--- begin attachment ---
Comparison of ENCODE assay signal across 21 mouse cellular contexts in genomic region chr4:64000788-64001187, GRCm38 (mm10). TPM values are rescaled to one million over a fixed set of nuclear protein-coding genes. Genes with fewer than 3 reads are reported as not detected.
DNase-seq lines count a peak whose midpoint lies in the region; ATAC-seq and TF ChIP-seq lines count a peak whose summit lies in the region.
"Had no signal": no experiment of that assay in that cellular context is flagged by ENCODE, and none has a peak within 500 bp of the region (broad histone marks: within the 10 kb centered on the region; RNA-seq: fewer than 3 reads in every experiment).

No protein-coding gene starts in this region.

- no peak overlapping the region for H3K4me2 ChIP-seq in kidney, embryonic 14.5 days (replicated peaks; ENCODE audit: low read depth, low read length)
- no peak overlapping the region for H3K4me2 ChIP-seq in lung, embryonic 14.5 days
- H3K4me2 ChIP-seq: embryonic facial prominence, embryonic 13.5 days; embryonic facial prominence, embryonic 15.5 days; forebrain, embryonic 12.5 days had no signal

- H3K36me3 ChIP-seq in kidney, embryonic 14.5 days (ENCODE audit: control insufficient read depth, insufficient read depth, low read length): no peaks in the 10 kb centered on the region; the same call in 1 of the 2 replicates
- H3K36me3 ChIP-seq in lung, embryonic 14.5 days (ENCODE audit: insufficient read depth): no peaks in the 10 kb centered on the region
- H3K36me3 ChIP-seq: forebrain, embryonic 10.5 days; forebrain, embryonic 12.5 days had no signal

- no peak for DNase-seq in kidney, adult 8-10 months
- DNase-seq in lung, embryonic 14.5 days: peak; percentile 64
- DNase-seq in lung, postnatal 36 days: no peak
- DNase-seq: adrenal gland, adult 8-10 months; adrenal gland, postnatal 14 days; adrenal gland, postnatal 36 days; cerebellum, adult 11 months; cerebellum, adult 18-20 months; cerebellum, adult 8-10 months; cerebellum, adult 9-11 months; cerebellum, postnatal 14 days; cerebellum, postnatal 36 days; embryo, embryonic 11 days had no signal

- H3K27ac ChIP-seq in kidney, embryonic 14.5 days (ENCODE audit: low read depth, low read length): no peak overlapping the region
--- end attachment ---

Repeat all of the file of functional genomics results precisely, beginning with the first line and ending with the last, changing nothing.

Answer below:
Comparison of ENCODE assay signal across 21 mouse cellular contexts in genomic region chr4:64000788-64001187, GRCm38 (mm10). TPM values are rescaled to one million over a fixed set of nuclear protein-coding genes. Genes with fewer than 3 reads are reported as not detected.
DNase-seq lines count a peak whose midpoint lies in the region; ATAC-seq and TF ChIP-seq lines count a peak whose summit lies in the region.
"Had no signal": no experiment of that assay in that cellular context is flagged by ENCODE, and none has a peak within 500 bp of the region (broad histone marks: within the 10 kb centered on the region; RNA-seq: fewer than 3 reads in every experiment).

No protein-coding gene starts in this region.

- no peak overlapping the region for H3K4me2 ChIP-seq in kidney, embryonic 14.5 days (replicated peaks; ENCODE audit: low read depth, low read length)
- no peak overlapping the region for H3K4me2 ChIP-seq in lung, embryonic 14.5 days
- H3K4me2 ChIP-seq: embryonic facial prominence, embryonic 13.5 days; embryonic facial prominence, embryonic 15.5 days; forebrain, embryonic 12.5 days had no signal

- H3K36me3 ChIP-seq in kidney, embryonic 14.5 days (ENCODE audit: control insufficient read depth, insufficient read depth, low read length): no peaks in the 10 kb centered on the region; the same call in 1 of the 2 replicates
- H3K36me3 ChIP-seq in lung, embryonic 14.5 days (ENCODE audit: insufficient read depth): no peaks in the 10 kb centered on the region
- H3K36me3 ChIP-seq: forebrain, embryonic 10.5 days; forebrain, embryonic 12.5 days had no signal

- no peak for DNase-seq in kidney, adult 8-10 months
- DNase-seq in lung, embryonic 14.5 days: peak; percentile 64
- DNase-seq in lung, postnatal 36 days: no peak
- DNase-seq: adrenal gland, adult 8-10 months; adrenal gland, postnatal 14 days; adrenal gland, postnatal 36 days; cerebellum, adult 11 months; cerebellum, adult 18-20 months; cerebellum, adult 8-10 months; cerebellum, adult 9-11 months; cerebellum, postnatal 14 days; cerebellum, postnatal 36 days; embryo, embryonic 11 days had no signal

- H3K27ac ChIP-seq in kidney, embryonic 14.5 days (ENCODE audit: low read depth, low read length): no peak overlapping the region